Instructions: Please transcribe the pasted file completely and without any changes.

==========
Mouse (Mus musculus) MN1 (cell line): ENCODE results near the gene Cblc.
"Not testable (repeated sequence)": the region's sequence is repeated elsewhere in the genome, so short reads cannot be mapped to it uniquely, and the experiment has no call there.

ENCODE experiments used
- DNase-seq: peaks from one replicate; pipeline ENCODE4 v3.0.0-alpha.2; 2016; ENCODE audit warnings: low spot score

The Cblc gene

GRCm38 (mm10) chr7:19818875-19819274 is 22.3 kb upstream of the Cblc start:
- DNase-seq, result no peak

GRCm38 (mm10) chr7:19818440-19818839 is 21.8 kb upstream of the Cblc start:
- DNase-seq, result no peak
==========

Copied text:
Mouse (Mus musculus) MN1 (cell line): ENCODE results near the gene Cblc.
"Not testable (repeated sequence)": the region's sequence is repeated elsewhere in the genome, so short reads cannot be mapped to it uniquely, and the experiment has no call there.

ENCODE experiments used
- DNase-seq: peaks from one replicate; pipeline ENCODE4 v3.0.0-alpha.2; 2016; ENCODE audit warnings: low spot score

The Cblc gene

GRCm38 (mm10) chr7:19818875-19819274 is 22.3 kb upstream of the Cblc start:
- DNase-seq, result no peak

GRCm38 (mm10) chr7:19818440-19818839 is 21.8 kb upstream of the Cblc start:
- DNase-seq, result no peak